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EMBASSY OF THE UNITED STATES OF AMERICA
 

Press Release

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U.S. Embassy Montevideo sponsors Black History Month Celebration

Professor Rhonda Collier, Lipscombe University, Tennessee, joins local performers and scholars for an Evening of Poetry and Candombe.

 

Feb. 17, 2004


In celebration of Black History Month in the United States, the U.S. Embassy, Montevideo, is sponsoring an Evening of Poetry and Candombe in Uruguay. The Centro Cultural por la Paz y la Integración, Abilene Christian University and Lipscomb University are also participating in this cultural celebration.

The event, which features local performers and a visit by Dr. Rhonda Collier of Lipscombe University, Nashville, Tennessee, is scheduled for 8:30 p.m. Thursday, Feb. 19, at the Centro de la Paz e lntegracion, Minas 1562.

The evening will include performances by Elumbe, winners of the 2004 Las Llamadas, Beatriz Santos, Elumbe founder, followed by an invitation to participants to read poetry and a drumming session. Also included are a talk on the History of Candombe, presented by Professor Oscar Montana and Tomas Oliviera as well as a presentation by Dr. Collier on Black History in the United States. Students from ACU will sing selected hymns.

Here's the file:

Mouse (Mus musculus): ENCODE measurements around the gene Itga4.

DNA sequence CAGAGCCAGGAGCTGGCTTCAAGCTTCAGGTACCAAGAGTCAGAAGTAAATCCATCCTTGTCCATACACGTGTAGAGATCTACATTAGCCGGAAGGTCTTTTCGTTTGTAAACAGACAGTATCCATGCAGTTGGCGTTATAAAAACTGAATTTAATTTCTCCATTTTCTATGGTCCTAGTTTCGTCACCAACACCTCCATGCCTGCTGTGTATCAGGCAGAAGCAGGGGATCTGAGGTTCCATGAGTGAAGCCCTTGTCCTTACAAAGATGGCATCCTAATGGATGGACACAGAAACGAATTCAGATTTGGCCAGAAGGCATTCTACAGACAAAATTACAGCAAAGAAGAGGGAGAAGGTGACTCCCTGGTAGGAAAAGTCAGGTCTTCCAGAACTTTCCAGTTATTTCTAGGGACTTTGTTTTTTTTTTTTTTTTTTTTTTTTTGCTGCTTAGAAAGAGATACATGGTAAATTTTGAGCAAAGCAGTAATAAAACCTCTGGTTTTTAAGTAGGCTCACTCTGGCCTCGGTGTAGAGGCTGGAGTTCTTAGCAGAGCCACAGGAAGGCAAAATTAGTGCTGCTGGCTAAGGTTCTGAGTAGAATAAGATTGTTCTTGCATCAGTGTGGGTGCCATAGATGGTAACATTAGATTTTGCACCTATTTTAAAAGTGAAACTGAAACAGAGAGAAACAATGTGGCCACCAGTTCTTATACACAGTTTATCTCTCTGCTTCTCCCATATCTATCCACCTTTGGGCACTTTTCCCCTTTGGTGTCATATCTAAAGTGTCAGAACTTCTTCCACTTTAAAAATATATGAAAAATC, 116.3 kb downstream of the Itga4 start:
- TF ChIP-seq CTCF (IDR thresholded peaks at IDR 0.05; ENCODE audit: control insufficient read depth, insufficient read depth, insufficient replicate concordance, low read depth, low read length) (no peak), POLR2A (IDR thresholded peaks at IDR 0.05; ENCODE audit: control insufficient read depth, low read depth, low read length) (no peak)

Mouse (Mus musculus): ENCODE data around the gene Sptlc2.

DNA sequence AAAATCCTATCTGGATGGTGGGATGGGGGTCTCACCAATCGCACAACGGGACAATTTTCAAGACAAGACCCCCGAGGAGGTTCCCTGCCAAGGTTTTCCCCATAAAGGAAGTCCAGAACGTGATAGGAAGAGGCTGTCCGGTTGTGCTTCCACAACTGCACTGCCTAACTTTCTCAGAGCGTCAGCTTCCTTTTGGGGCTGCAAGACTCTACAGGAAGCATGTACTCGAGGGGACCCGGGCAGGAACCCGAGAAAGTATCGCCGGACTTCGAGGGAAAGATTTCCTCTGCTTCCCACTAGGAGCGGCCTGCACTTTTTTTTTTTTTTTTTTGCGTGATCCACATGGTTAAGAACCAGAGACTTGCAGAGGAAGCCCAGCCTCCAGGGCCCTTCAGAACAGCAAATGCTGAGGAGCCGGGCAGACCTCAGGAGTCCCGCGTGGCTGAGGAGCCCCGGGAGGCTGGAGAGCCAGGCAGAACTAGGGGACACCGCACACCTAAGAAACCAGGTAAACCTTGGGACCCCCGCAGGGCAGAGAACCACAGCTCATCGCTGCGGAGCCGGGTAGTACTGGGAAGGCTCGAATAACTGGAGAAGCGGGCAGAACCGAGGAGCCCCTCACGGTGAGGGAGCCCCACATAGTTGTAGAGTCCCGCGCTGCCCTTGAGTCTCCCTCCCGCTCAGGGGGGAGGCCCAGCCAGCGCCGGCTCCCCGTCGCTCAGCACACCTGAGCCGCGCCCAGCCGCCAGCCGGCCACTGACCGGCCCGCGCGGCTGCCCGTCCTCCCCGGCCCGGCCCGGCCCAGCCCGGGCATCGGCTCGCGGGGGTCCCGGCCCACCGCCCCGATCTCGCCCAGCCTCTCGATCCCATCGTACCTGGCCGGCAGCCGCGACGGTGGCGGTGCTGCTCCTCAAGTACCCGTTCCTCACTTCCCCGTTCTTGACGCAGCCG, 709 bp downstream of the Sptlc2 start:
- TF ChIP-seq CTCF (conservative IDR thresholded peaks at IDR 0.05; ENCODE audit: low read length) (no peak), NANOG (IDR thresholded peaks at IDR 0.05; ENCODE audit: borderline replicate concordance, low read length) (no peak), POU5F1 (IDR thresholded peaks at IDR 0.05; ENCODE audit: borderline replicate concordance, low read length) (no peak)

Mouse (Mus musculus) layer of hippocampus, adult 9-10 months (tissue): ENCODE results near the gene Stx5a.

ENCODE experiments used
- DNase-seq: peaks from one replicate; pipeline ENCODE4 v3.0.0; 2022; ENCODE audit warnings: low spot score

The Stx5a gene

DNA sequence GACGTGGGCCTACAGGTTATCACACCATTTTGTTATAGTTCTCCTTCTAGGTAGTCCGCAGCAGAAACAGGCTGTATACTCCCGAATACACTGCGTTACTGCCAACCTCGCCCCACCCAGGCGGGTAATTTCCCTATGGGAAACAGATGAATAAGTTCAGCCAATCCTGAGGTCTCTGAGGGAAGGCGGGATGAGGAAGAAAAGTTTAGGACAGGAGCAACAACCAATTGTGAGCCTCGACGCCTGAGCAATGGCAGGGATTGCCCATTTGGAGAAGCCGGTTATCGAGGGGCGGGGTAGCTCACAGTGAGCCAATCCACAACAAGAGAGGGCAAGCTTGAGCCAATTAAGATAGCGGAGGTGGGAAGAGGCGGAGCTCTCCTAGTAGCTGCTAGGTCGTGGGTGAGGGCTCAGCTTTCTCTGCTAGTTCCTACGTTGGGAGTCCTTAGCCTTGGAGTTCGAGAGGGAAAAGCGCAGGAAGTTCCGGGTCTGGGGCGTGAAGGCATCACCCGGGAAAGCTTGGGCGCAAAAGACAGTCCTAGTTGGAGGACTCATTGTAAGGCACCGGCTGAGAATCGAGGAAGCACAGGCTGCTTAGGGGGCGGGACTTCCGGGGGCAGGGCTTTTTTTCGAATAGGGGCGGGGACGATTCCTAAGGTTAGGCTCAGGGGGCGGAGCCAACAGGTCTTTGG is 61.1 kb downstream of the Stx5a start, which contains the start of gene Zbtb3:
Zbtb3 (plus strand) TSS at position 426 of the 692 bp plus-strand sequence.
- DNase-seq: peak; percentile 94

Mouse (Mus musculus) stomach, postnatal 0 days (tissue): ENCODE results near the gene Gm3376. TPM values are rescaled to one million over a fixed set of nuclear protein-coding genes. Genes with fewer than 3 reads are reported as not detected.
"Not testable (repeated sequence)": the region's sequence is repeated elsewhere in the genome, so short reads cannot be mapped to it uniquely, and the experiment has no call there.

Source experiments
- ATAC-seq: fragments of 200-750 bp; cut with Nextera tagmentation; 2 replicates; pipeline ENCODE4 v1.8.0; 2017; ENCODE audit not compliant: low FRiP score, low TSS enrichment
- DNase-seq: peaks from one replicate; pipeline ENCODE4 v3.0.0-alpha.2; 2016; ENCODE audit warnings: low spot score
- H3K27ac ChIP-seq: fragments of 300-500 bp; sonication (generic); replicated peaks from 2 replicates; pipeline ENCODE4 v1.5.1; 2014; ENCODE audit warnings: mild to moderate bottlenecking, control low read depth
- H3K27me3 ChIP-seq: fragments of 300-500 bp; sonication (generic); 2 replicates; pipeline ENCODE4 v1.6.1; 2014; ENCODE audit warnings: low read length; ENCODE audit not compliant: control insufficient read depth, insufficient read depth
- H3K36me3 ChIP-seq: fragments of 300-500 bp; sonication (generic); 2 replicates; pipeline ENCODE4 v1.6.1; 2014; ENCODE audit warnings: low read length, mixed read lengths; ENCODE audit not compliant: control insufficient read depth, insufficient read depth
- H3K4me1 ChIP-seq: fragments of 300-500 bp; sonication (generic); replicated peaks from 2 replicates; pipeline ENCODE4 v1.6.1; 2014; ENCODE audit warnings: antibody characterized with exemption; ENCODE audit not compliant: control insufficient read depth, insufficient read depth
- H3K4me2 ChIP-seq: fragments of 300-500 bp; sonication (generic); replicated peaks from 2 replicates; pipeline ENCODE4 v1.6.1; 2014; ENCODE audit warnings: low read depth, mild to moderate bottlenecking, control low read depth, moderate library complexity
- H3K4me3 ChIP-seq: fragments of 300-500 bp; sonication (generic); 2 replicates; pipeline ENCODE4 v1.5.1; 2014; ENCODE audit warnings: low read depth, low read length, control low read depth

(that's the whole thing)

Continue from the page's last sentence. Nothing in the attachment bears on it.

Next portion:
Dr. Collier, a former Fulbright Scholar from Brazil and currently a literature professor at Lipscomb University, is leading a study-abroad group of 12 students to Montevideo this semester (January through May). Her research and writing involve Afro-Brazilian, Afro-Cuban and African American women's contemporary poetry. During her stay in Uruguay, Dr. Collier plans to expand her research to include Afro-Uruguayan authors.

Black History Month grew from the original celebration of 'Negro History Week," launched in 1915 by Carter G. Woodson, a historian interested in education. He founded the Association for the Study of Negro Life and History and through this organization began pressing for a week to recognize and honor Black Americans. Woodson choose the second week in February because it contained the birthdays of two people he felt significantly affected the lives of Black Americans: Abraham Lincoln and Frederick Douglass.

In 1926, the U.S. Government officially recognized 'Negro History Week." Much later in 1976, the newly renamed Association for the Study of Afro-American Life and History succeeded in promoting this week into Black History Month.

 

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